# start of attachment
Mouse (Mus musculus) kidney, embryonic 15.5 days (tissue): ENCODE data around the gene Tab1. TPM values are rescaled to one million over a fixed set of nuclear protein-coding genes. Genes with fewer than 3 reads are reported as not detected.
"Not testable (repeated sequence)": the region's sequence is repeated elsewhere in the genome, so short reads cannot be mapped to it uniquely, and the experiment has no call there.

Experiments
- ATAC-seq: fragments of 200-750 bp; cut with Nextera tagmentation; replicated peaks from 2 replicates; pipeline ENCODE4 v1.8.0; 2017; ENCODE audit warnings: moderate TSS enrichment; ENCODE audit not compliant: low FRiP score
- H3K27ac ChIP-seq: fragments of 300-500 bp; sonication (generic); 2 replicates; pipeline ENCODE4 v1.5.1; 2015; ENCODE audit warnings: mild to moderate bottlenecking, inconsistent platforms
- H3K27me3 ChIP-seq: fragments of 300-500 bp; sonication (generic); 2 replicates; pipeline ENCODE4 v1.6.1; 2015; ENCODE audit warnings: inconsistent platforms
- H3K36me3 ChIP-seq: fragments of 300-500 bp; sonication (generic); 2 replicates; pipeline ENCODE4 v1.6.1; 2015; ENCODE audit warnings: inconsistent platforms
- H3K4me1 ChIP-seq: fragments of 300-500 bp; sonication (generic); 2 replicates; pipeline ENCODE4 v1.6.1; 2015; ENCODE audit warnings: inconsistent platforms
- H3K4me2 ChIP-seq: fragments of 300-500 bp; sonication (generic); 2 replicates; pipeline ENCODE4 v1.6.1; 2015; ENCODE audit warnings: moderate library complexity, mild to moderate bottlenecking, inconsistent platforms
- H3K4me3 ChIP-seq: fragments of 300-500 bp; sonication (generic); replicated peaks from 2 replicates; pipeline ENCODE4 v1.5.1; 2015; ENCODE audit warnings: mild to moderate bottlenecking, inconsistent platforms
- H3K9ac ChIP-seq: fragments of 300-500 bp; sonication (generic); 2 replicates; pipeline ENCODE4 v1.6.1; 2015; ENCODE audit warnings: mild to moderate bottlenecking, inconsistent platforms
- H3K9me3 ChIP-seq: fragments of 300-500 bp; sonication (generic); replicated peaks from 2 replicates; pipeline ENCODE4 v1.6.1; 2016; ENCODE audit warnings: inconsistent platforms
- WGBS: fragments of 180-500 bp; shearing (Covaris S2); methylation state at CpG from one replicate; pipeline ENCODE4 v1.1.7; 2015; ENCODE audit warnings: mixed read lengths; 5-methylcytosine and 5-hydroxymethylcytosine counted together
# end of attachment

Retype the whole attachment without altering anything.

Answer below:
Mouse (Mus musculus) kidney, embryonic 15.5 days (tissue): ENCODE data around the gene Tab1. TPM values are rescaled to one million over a fixed set of nuclear protein-coding genes. Genes with fewer than 3 reads are reported as not detected.
"Not testable (repeated sequence)": the region's sequence is repeated elsewhere in the genome, so short reads cannot be mapped to it uniquely, and the experiment has no call there.

Experiments
- ATAC-seq: fragments of 200-750 bp; cut with Nextera tagmentation; replicated peaks from 2 replicates; pipeline ENCODE4 v1.8.0; 2017; ENCODE audit warnings: moderate TSS enrichment; ENCODE audit not compliant: low FRiP score
- H3K27ac ChIP-seq: fragments of 300-500 bp; sonication (generic); 2 replicates; pipeline ENCODE4 v1.5.1; 2015; ENCODE audit warnings: mild to moderate bottlenecking, inconsistent platforms
- H3K27me3 ChIP-seq: fragments of 300-500 bp; sonication (generic); 2 replicates; pipeline ENCODE4 v1.6.1; 2015; ENCODE audit warnings: inconsistent platforms
- H3K36me3 ChIP-seq: fragments of 300-500 bp; sonication (generic); 2 replicates; pipeline ENCODE4 v1.6.1; 2015; ENCODE audit warnings: inconsistent platforms
- H3K4me1 ChIP-seq: fragments of 300-500 bp; sonication (generic); 2 replicates; pipeline ENCODE4 v1.6.1; 2015; ENCODE audit warnings: inconsistent platforms
- H3K4me2 ChIP-seq: fragments of 300-500 bp; sonication (generic); 2 replicates; pipeline ENCODE4 v1.6.1; 2015; ENCODE audit warnings: moderate library complexity, mild to moderate bottlenecking, inconsistent platforms
- H3K4me3 ChIP-seq: fragments of 300-500 bp; sonication (generic); replicated peaks from 2 replicates; pipeline ENCODE4 v1.5.1; 2015; ENCODE audit warnings: mild to moderate bottlenecking, inconsistent platforms
- H3K9ac ChIP-seq: fragments of 300-500 bp; sonication (generic); 2 replicates; pipeline ENCODE4 v1.6.1; 2015; ENCODE audit warnings: mild to moderate bottlenecking, inconsistent platforms
- H3K9me3 ChIP-seq: fragments of 300-500 bp; sonication (generic); replicated peaks from 2 replicates; pipeline ENCODE4 v1.6.1; 2016; ENCODE audit warnings: inconsistent platforms
- WGBS: fragments of 180-500 bp; shearing (Covaris S2); methylation state at CpG from one replicate; pipeline ENCODE4 v1.1.7; 2015; ENCODE audit warnings: mixed read lengths; 5-methylcytosine and 5-hydroxymethylcytosine counted together